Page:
"Ooops, got the wrong quote. Sorry Zen."
It's ok. I was in this retreat the other day and I was sitting on my feet with my eyes half closed trying not to think about anything when this very polite fellow came up to me and kneeled down next to me. He said I was breathing with too much purpose, that I needed to relax more and breath naturally.
I told him that I'd been breathing for 54 years and maybe he should go somewhere else and put a cork in it.
All of us make simple mistakes.
Posted by Danny B on 05/14/11 01:08 AM
Due to endless login problems, I [Dan B] have been reincarnated as Danny B. Between '80 and '90, I spent 5 months a year driving around Mexico. Emigration from Mexico has served to keep the population pot from boiling over. It has also served to keep wages depressed in many areas of employment in America. It strengthened the latino voting bloc for the Dems, primarily. The Mexicans and the CIA make lots of money on the extremely modified [GM] marijuana that is flooding the U.S.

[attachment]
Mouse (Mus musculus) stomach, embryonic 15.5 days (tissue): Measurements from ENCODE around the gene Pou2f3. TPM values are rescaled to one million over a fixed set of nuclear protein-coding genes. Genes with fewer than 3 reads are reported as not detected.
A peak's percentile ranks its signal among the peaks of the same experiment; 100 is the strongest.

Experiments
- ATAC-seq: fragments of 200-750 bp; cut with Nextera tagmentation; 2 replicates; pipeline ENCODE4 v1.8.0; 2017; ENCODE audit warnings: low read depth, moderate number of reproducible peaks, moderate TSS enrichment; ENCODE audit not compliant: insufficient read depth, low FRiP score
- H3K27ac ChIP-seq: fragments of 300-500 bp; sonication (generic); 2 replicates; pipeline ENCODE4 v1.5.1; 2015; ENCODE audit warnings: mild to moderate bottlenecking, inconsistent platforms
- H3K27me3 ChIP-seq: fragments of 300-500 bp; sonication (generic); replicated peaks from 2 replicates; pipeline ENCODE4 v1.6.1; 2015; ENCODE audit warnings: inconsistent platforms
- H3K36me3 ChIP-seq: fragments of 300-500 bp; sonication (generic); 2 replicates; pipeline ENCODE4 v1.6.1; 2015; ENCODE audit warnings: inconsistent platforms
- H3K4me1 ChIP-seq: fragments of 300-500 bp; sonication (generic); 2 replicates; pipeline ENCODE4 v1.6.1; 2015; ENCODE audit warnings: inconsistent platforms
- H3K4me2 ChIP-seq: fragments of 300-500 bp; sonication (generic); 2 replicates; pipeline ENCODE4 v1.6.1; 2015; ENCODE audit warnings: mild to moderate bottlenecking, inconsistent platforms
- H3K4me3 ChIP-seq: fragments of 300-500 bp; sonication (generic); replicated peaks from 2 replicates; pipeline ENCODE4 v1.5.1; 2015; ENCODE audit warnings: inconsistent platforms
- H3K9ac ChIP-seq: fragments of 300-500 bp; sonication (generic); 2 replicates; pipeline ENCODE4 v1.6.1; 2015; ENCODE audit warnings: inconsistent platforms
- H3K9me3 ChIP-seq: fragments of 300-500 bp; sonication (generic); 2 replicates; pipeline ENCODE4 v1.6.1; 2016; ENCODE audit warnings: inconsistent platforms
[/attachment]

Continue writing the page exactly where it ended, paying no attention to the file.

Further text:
GOV hopes to make a lot of money on pot. They have patented it # 6,630,507
Click to view link
The Mexican Mafia has taken over crack production. The Pacific Northwest is the worst in the world. Coos county, OR was the world center of crack production. Now, it is just the state center. The M M is also driving out the traditional pot growers in Ca, Or and Wa.
The Latinos are used to depress wages and also, are a more malleable population. They are proud of their "abilidad para sufrir". Their ability to endure suffering. The Anglos would be a declining population without the higher Latino birthrate.